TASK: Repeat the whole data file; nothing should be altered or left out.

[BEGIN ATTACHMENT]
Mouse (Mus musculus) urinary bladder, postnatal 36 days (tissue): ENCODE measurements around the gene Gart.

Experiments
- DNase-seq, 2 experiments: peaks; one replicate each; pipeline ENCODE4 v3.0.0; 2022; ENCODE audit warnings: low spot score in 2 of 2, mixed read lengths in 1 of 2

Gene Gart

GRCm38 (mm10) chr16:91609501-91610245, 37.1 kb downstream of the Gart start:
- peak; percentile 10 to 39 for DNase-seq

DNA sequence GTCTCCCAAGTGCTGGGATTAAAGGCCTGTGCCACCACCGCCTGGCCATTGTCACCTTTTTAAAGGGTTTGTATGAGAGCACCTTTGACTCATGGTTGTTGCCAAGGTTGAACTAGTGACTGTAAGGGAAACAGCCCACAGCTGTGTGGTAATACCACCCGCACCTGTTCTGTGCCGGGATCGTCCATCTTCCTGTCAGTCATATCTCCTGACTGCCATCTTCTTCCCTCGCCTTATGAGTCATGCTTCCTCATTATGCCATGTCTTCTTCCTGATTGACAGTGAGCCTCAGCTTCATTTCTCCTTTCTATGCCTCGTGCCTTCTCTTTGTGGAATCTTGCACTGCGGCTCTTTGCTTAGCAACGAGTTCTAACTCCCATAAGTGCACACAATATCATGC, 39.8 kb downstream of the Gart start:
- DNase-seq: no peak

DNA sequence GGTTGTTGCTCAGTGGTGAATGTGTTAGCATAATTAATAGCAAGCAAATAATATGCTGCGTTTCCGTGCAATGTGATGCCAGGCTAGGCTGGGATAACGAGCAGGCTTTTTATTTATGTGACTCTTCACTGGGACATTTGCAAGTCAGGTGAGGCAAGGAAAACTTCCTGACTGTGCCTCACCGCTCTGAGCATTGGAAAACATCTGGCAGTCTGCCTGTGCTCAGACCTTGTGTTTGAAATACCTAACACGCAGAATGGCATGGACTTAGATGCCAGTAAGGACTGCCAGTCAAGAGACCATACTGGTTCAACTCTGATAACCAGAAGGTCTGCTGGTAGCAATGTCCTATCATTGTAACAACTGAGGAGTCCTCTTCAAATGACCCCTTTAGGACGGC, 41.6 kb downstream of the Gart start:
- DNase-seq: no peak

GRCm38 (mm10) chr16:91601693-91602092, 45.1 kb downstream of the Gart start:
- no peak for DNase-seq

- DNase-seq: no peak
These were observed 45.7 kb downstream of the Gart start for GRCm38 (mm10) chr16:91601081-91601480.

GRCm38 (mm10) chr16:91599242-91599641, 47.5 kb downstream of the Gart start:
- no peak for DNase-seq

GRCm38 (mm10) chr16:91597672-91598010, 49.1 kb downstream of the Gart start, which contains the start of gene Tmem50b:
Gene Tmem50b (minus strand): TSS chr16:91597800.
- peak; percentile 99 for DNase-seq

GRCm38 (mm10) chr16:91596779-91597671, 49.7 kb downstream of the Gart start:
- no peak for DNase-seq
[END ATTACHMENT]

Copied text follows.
Mouse (Mus musculus) urinary bladder, postnatal 36 days (tissue): ENCODE measurements around the gene Gart.

Experiments
- DNase-seq, 2 experiments: peaks; one replicate each; pipeline ENCODE4 v3.0.0; 2022; ENCODE audit warnings: low spot score in 2 of 2, mixed read lengths in 1 of 2

Gene Gart

GRCm38 (mm10) chr16:91609501-91610245, 37.1 kb downstream of the Gart start:
- peak; percentile 10 to 39 for DNase-seq

DNA sequence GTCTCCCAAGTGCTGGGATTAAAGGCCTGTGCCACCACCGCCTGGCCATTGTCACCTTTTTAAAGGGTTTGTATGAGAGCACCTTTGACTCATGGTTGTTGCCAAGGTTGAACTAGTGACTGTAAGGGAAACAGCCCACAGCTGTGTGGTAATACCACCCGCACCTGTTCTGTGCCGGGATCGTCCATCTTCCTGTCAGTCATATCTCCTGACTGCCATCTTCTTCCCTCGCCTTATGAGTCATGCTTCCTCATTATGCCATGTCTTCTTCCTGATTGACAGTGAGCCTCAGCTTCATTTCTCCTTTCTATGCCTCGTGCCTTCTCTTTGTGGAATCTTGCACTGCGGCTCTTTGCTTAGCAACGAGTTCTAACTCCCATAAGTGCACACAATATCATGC, 39.8 kb downstream of the Gart start:
- DNase-seq: no peak

DNA sequence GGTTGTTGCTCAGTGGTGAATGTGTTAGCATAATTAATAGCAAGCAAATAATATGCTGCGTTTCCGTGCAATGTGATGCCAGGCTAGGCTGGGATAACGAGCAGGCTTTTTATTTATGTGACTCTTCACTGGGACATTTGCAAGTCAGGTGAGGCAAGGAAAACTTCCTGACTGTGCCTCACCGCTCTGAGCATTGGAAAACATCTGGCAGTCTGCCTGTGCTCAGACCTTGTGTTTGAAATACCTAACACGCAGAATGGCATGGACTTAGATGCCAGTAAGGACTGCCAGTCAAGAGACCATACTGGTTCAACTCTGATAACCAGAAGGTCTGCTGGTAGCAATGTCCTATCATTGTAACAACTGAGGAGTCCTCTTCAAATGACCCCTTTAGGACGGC, 41.6 kb downstream of the Gart start:
- DNase-seq: no peak

GRCm38 (mm10) chr16:91601693-91602092, 45.1 kb downstream of the Gart start:
- no peak for DNase-seq

- DNase-seq: no peak
These were observed 45.7 kb downstream of the Gart start for GRCm38 (mm10) chr16:91601081-91601480.

GRCm38 (mm10) chr16:91599242-91599641, 47.5 kb downstream of the Gart start:
- no peak for DNase-seq

GRCm38 (mm10) chr16:91597672-91598010, 49.1 kb downstream of the Gart start, which contains the start of gene Tmem50b:
Gene Tmem50b (minus strand): TSS chr16:91597800.
- peak; percentile 99 for DNase-seq

GRCm38 (mm10) chr16:91596779-91597671, 49.7 kb downstream of the Gart start:
- no peak for DNase-seq